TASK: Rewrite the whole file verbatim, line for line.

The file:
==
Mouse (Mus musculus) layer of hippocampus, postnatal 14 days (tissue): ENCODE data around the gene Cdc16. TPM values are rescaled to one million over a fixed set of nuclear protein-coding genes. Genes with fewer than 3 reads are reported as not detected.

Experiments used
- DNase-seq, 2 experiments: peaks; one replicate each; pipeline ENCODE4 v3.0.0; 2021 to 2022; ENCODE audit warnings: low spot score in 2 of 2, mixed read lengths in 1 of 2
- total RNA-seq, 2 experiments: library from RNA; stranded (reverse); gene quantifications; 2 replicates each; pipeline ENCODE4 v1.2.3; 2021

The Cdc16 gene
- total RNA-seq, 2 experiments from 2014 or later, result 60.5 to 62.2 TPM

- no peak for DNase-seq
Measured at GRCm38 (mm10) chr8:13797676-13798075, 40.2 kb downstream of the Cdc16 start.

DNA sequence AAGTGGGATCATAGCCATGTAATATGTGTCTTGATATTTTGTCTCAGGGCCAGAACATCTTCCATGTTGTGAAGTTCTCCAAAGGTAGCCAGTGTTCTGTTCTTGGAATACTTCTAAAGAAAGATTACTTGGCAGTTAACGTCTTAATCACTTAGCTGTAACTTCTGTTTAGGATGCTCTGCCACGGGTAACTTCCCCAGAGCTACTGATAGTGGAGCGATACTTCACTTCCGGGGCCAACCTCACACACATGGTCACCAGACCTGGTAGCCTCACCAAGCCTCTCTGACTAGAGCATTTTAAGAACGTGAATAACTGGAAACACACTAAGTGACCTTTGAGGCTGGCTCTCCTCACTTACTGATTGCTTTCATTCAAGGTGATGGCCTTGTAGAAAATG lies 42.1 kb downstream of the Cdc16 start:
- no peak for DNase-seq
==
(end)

Mouse (Mus musculus) layer of hippocampus, postnatal 14 days (tissue): ENCODE data around the gene Cdc16. TPM values are rescaled to one million over a fixed set of nuclear protein-coding genes. Genes with fewer than 3 reads are reported as not detected.

Experiments used
- DNase-seq, 2 experiments: peaks; one replicate each; pipeline ENCODE4 v3.0.0; 2021 to 2022; ENCODE audit warnings: low spot score in 2 of 2, mixed read lengths in 1 of 2
- total RNA-seq, 2 experiments: library from RNA; stranded (reverse); gene quantifications; 2 replicates each; pipeline ENCODE4 v1.2.3; 2021

The Cdc16 gene
- total RNA-seq, 2 experiments from 2014 or later, result 60.5 to 62.2 TPM

- no peak for DNase-seq
Measured at GRCm38 (mm10) chr8:13797676-13798075, 40.2 kb downstream of the Cdc16 start.

DNA sequence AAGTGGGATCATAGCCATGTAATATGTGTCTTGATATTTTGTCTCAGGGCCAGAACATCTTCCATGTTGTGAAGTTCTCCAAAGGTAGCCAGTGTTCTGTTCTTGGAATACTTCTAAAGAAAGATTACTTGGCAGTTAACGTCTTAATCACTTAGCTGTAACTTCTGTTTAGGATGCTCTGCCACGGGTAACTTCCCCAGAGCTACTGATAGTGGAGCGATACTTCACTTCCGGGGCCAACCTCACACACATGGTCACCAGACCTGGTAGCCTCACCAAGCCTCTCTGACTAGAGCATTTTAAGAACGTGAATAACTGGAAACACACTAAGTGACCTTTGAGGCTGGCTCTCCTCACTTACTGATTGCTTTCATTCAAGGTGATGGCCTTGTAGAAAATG lies 42.1 kb downstream of the Cdc16 start:
- no peak for DNase-seq